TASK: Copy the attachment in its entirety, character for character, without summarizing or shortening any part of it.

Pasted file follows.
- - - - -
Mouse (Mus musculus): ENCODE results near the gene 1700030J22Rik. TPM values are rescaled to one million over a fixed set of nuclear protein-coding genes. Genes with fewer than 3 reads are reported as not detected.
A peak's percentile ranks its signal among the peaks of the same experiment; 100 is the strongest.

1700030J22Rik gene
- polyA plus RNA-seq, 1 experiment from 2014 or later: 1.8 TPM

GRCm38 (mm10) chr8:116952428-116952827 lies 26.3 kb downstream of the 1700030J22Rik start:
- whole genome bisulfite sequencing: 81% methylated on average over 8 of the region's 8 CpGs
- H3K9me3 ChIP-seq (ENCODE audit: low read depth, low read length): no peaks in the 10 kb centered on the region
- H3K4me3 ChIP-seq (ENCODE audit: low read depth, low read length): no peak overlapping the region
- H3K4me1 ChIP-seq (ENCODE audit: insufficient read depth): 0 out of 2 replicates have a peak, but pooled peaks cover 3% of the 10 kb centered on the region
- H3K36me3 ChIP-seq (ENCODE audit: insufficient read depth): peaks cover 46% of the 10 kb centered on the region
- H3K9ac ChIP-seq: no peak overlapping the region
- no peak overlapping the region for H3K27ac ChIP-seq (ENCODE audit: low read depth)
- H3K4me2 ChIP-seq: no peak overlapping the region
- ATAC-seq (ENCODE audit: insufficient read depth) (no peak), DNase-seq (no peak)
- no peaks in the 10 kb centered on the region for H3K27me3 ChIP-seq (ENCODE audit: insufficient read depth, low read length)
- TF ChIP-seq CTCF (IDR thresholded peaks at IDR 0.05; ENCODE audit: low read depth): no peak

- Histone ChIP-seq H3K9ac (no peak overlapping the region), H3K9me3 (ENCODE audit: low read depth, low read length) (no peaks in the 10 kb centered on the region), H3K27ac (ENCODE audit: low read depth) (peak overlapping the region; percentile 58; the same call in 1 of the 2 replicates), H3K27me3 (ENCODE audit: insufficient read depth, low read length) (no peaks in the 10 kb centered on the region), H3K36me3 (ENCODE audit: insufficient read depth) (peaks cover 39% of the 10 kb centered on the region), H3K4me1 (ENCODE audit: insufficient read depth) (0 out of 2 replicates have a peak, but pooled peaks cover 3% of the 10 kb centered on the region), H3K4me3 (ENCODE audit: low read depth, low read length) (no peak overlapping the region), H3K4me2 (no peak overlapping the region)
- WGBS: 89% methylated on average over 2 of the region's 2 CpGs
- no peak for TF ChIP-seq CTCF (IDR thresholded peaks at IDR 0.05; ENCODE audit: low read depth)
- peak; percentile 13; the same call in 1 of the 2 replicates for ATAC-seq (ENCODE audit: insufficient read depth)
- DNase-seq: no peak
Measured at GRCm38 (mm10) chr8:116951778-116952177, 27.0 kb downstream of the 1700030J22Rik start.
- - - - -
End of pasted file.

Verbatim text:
Mouse (Mus musculus): ENCODE results near the gene 1700030J22Rik. TPM values are rescaled to one million over a fixed set of nuclear protein-coding genes. Genes with fewer than 3 reads are reported as not detected.
A peak's percentile ranks its signal among the peaks of the same experiment; 100 is the strongest.

1700030J22Rik gene
- polyA plus RNA-seq, 1 experiment from 2014 or later: 1.8 TPM

GRCm38 (mm10) chr8:116952428-116952827 lies 26.3 kb downstream of the 1700030J22Rik start:
- whole genome bisulfite sequencing: 81% methylated on average over 8 of the region's 8 CpGs
- H3K9me3 ChIP-seq (ENCODE audit: low read depth, low read length): no peaks in the 10 kb centered on the region
- H3K4me3 ChIP-seq (ENCODE audit: low read depth, low read length): no peak overlapping the region
- H3K4me1 ChIP-seq (ENCODE audit: insufficient read depth): 0 out of 2 replicates have a peak, but pooled peaks cover 3% of the 10 kb centered on the region
- H3K36me3 ChIP-seq (ENCODE audit: insufficient read depth): peaks cover 46% of the 10 kb centered on the region
- H3K9ac ChIP-seq: no peak overlapping the region
- no peak overlapping the region for H3K27ac ChIP-seq (ENCODE audit: low read depth)
- H3K4me2 ChIP-seq: no peak overlapping the region
- ATAC-seq (ENCODE audit: insufficient read depth) (no peak), DNase-seq (no peak)
- no peaks in the 10 kb centered on the region for H3K27me3 ChIP-seq (ENCODE audit: insufficient read depth, low read length)
- TF ChIP-seq CTCF (IDR thresholded peaks at IDR 0.05; ENCODE audit: low read depth): no peak

- Histone ChIP-seq H3K9ac (no peak overlapping the region), H3K9me3 (ENCODE audit: low read depth, low read length) (no peaks in the 10 kb centered on the region), H3K27ac (ENCODE audit: low read depth) (peak overlapping the region; percentile 58; the same call in 1 of the 2 replicates), H3K27me3 (ENCODE audit: insufficient read depth, low read length) (no peaks in the 10 kb centered on the region), H3K36me3 (ENCODE audit: insufficient read depth) (peaks cover 39% of the 10 kb centered on the region), H3K4me1 (ENCODE audit: insufficient read depth) (0 out of 2 replicates have a peak, but pooled peaks cover 3% of the 10 kb centered on the region), H3K4me3 (ENCODE audit: low read depth, low read length) (no peak overlapping the region), H3K4me2 (no peak overlapping the region)
- WGBS: 89% methylated on average over 2 of the region's 2 CpGs
- no peak for TF ChIP-seq CTCF (IDR thresholded peaks at IDR 0.05; ENCODE audit: low read depth)
- peak; percentile 13; the same call in 1 of the 2 replicates for ATAC-seq (ENCODE audit: insufficient read depth)
- DNase-seq: no peak
Measured at GRCm38 (mm10) chr8:116951778-116952177, 27.0 kb downstream of the 1700030J22Rik start.